Mine all load their bootcode.bin over the network, so no SD card or USB is required (except the one rpi3b)

          If you tried to share the file systems you would most probably get r/w IO errors. Mine all have individual NFS loaded filesystems with a /Docker folder on each that I just sync up periodically via rsync.

          I did hear people were having problems with PXE and rpi4 (im using 3b+) , so i’m glad they’ve fixed that with new firmware.

          1. Thanks for the info! It certainly was a big pain getting it working, but I’m glad I did (learned a lot about DHCP, TFTP, and PXE in the process).

            The difference with the Pi 3 and Pi 4 is that the eeprom on the Pi 4 replaces the need for bootcode.bin. So as long as a netboot enabled firmware was loaded onto the eeprom, you won’t need any sd card or tftp server to have that file available during the boot process.

            The only thing now is that performance wise it’s still much faster for me to run SSDs via USB 3, than to mount the root fs via NFS. But on the bright side, I no longer need about five SD cards for /boot anymore lol.

    1. I would say that comes with a giant asterisk though. Firecracker doesn’t have anywhere near the same size community as k8s/docker. So from an implementation perspective, getting up, running and actually using may be a bit more challenging. Speaking for myself though, would be a far more interesting read.

  3. I don’t believe that this is a cluster — yet… This is 4 individual machines being monitored and loaded by a central point. No job distribution/control has been established yet.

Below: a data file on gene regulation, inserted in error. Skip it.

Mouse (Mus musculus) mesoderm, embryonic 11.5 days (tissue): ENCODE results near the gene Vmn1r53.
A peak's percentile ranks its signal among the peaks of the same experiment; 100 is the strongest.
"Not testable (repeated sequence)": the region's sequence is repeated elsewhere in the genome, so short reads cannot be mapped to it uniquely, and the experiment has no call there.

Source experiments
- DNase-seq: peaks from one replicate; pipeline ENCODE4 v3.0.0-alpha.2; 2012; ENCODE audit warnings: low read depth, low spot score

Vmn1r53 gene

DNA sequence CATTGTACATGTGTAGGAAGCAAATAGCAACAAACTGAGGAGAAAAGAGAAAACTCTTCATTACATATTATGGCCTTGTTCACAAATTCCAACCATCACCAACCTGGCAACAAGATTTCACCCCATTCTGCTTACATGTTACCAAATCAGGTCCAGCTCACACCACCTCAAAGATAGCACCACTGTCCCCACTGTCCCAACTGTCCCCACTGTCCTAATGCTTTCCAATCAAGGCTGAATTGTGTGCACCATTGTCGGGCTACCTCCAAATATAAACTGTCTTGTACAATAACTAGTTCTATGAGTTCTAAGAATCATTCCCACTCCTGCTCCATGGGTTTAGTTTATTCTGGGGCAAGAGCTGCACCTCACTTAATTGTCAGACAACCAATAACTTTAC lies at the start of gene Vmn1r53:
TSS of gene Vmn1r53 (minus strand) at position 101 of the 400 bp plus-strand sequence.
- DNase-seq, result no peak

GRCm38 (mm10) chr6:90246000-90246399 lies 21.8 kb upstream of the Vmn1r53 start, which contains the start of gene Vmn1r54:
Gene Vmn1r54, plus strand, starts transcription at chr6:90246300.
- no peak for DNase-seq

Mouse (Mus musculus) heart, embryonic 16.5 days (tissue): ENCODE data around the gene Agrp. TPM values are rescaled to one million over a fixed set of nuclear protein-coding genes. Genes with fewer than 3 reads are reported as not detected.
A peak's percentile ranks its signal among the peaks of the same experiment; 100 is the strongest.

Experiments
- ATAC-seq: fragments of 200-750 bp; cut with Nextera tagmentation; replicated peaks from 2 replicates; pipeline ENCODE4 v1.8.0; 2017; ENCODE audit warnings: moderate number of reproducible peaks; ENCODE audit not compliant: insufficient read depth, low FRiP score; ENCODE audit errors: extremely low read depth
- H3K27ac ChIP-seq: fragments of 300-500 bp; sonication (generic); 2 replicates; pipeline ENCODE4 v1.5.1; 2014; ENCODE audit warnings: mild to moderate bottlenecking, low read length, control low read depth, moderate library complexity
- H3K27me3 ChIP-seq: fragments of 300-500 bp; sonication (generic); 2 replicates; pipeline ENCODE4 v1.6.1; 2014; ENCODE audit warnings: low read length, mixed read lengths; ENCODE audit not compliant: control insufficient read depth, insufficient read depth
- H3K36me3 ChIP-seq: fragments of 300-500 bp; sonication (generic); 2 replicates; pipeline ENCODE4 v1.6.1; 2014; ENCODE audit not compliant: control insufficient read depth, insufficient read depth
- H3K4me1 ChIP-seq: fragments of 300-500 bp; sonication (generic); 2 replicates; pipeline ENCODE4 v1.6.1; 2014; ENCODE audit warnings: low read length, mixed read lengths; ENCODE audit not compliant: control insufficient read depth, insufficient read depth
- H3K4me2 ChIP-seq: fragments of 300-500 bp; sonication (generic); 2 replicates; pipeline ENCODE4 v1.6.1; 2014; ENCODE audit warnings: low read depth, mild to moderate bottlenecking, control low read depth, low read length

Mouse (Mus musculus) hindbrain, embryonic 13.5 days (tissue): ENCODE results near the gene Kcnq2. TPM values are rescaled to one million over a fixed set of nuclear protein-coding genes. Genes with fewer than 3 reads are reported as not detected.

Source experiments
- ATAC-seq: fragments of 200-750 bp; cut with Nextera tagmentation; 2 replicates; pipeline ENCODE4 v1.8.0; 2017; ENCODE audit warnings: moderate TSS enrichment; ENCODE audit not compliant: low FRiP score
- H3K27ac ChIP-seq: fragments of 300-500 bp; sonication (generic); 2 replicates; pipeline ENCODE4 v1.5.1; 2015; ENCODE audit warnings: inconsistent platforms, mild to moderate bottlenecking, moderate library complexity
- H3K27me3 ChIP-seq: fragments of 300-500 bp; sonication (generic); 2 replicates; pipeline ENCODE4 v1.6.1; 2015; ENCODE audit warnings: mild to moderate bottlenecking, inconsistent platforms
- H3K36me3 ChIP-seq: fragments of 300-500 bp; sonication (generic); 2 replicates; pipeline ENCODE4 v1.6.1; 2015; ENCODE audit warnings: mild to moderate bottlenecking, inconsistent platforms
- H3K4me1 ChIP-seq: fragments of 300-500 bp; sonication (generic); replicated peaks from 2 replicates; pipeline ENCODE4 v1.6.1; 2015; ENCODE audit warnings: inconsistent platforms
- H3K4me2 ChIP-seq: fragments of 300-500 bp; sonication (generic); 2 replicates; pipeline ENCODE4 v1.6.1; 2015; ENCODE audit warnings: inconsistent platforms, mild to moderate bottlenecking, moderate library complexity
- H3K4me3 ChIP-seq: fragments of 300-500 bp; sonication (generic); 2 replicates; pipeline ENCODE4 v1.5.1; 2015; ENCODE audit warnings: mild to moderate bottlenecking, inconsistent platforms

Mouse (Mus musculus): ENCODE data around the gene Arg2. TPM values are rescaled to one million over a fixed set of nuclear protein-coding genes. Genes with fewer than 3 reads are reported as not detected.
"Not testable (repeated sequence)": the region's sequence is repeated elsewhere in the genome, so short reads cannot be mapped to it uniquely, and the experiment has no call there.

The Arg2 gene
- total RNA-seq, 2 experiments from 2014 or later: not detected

4. Came here to also point out the mistake re: Ansible.
    Honestly, this really bums me out. Part of why I like HaD is the authors generally seem really well versed in the topics they share… this is just glaringly bad. The original article even explains what Ansible is and why he is using it.

  5. Perhaps a single 80mm or 120mm fan on the side would be better at cooling these beasies. The 30mm usually scream too loud and barely move any air. Also a 8-port 1G switch (~$20) has room for 3 more of these. Some right angle USB-c connectors would look a bit tidier (https://tinyurl.com/ybtvq6rr).

    I would suggest an old Pi 2 or 3 as separate control with the slaves “reset” pins wired to GPIO. You can also for wire the serial from each slave and completing the whole setup automatically (the console spits the IP address and host name, so you can detect is the PI has been “initialized in the cluster”).

  6. I think this build may have undervoltage problems with using charger instead of power supply. RPi 4 needs 3A current at 5.1V power supply and does not like 4,9V or so

  7. Pointless ARM userless as for HPC/cluster due to extreme low performance/watt, as well price/performance.
    Kubernetes as well nothing to do with bare-metal cluster, not even have load balancer between physical nodes.

    1. WARNING: I didn’t read the external article

      May be a bad idea as a production cluster but if you want to LEARN how to manage/use HPC/cluster with real hardware it seems to be a reasonable price. If we really want to go the cheap way (especialy for learning) local VMs is a good way. (His computer specs will tell how powerful those VMs would be)

    1. I bought one of those 5v power supplies off eBay. The ones everyone uses in 3D printer builds. Hooked up some power-only micro usb cables, and haven’t had any undervolt warnings at all.

    2. The Pi can use up to 2.5 amps.
      But it normally doesn’t consume even half of that, even when powering external devices like keyboards, mice, HDD enclosures, etc…

      At least I haven’t had any power problems with my own 2 amp USB power supply running my own Pi.

  8. Hi all, I am new to pi clusters. I was able to get it to work but the python library fabric won’t work with me and i am not able to actually use the cluster.. any help with a link or instructional video for the code part of the cluster? Thank you